He writes, “Nor is this the first time that the Vatican has produced such substandard work. There are some quite bright lads up at the North American College in Rome who can hold a pen, and, I am sure, could do a lot better, stylistically, than this. Why didn’t someone go up that hill and ask them to lend a hand?”

The priest’s issues don’t end with style, as he writes, “There is truth in this document, but reading the document resembles searching for bits of coal in a huge slagheap.”

After reading articles such as these, and seeing the confusion and panic in my Facebook feed, I returned to Garcia with some email questions about how the Vatican keeps getting what is essentially the lingua franca of the Western world’s media so wrong (questions in bold; answers in italics).

Previously, you’ve pointed out errors in English translations from Spanish originals. Could you start by giving us a sense of your proficiency in Italian, the official language of the Synod?

In my professional work, most of my work is in the Spanish-English spectrum, but the second greatest number of documents, etc., I have are in the Italian-English spectrum. I’ve previously taken a pass at Vatican documents from an Italian original.

In your opinion, what are the most egregious mistranslations, or even mischaracterizations, in the Vatican’s “unofficial” English translation of the Synod’s midterm report?

There are several “flavors.” One is that of transliteration. For example, in the original, you may see the phrase “condiscendenza divina,” which somehow becomes “divine condescension,” when it really means “divine self-emptying.” Or “valutando” as “valuing” instead of “evaluating.” Then there is the “softening.” In the original, we see a lot of “debere” (meaning “ought” or “it is to be”) rendered as “should.”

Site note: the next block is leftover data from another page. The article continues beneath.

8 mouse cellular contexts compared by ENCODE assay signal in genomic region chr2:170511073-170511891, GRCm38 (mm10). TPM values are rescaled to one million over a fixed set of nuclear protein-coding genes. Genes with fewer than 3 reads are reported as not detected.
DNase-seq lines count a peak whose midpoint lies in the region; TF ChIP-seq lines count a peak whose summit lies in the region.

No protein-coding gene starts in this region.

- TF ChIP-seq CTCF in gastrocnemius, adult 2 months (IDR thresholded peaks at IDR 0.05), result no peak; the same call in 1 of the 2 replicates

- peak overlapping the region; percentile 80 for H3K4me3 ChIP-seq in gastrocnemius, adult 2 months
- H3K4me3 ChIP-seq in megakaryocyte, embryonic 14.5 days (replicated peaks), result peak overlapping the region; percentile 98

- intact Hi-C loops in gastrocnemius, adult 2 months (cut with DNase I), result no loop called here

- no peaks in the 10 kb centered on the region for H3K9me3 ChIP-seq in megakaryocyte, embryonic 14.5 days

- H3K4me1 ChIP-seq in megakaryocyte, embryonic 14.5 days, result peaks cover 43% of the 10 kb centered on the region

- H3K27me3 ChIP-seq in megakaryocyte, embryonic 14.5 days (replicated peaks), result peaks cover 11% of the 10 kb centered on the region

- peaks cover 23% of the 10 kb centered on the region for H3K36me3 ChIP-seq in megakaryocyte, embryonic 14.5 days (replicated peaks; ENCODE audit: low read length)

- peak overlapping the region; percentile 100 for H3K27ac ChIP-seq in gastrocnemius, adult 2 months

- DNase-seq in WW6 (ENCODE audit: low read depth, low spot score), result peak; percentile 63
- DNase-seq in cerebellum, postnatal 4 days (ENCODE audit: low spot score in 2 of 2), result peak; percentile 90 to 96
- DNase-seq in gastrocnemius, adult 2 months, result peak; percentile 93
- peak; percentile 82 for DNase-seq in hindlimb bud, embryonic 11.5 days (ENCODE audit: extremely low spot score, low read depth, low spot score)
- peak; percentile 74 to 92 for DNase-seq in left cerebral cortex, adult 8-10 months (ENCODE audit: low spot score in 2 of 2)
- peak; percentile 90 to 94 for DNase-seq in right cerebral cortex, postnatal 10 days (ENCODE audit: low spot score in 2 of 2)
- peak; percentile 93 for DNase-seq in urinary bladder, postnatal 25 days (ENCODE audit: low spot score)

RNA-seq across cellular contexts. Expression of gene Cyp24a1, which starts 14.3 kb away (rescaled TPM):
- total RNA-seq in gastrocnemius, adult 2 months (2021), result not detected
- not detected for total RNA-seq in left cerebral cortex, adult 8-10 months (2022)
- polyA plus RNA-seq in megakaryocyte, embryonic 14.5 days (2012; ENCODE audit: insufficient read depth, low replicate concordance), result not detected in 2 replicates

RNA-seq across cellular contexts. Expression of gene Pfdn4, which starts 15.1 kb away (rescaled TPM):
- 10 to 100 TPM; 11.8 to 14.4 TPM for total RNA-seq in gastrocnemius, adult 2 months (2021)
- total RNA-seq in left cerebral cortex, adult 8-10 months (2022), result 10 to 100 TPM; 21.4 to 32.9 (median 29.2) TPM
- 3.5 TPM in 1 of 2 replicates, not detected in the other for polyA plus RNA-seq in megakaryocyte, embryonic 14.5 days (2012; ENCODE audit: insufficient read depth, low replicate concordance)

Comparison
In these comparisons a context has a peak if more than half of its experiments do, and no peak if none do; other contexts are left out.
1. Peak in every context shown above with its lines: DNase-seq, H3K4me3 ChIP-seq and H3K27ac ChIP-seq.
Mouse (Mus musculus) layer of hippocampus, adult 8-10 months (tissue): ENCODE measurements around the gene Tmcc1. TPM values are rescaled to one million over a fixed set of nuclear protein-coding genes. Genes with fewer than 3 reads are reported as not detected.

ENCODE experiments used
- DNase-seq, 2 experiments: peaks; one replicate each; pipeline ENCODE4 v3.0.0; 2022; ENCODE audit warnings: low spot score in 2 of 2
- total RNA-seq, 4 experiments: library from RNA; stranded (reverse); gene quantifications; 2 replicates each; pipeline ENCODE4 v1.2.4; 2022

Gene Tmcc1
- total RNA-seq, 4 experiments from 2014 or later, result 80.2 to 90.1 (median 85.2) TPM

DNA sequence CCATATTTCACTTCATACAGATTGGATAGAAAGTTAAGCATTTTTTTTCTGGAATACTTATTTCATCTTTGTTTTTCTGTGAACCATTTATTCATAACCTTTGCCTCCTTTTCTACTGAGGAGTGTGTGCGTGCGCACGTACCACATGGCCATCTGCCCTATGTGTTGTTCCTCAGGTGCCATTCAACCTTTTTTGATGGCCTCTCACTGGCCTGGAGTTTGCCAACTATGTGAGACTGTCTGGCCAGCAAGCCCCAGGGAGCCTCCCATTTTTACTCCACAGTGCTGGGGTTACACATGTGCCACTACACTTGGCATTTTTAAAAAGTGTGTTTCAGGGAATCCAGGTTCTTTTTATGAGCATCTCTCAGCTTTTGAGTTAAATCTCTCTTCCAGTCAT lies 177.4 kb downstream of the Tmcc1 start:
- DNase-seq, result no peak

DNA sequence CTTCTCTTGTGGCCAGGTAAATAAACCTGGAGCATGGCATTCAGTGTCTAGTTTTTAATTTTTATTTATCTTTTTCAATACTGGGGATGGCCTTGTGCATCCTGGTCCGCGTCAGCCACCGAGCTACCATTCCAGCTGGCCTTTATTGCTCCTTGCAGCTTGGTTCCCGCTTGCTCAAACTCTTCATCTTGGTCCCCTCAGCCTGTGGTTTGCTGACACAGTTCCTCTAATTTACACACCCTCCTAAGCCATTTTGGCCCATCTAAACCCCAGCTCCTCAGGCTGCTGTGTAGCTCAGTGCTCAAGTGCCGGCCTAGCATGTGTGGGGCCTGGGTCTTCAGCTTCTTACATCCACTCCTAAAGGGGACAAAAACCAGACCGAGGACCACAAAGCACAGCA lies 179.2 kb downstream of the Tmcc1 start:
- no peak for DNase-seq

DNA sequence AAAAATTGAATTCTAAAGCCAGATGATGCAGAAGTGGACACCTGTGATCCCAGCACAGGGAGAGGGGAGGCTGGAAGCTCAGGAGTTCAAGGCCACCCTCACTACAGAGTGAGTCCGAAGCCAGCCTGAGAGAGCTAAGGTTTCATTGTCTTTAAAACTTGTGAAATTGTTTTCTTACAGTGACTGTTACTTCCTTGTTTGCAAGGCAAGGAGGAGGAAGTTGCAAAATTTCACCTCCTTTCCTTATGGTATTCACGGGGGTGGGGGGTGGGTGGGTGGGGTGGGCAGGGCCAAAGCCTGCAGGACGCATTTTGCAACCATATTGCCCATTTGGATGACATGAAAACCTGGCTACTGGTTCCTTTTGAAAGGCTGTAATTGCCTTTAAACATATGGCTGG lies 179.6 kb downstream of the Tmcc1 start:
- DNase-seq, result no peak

Finally, there are instances of where words or phrases are changed in the translation without any explanation … not even a bad one. “Cogliere” (literally, “to grasp”) becomes accepting instead of the more equivalent “being cognizant of.”

As a business professional involved in translations where accuracy means a great deal, if you were to advise the Vatican on how to avoid these problems in the future, what would you say?

First, not to underestimate the importance of translations. I think many Vatican functionaries may subconsciously not give these sufficient weight, since “their” translations don’t have a transactional component. That is, it’s not a matter of a contract between two parties where one stands to be very adversely damaged by — and whose professional future is at risk for — and incorrect translation.

Are you detecting an ideological bent to these English documents?

It seems to me these mistranslations seem to skew more toward a modernist direction. As to why that may be the case, I can only surmise.

Since we don’t know exactly whom in the Vatican is responsible for these translations, how should lay people, especially press members, approach the English-language documents?

With a charitable desire to verify the veracity of a translation.

Would it be useful for the Vatican to make available the name or names of the person or persons responsible for the translations?

Inordinately so.

The views expressed here are those of the author, and do not necessarily represent the views of CatholicVote.org

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A native of the Adirondacks and Saratoga Springs in northern New York State, journalist and fiction writer Kate O'Hare now lives in Los Angeles, where she's on a neverending quest to find a parish in the L.A. Archdiocese with orthodox preaching, excellent traditional music and parking.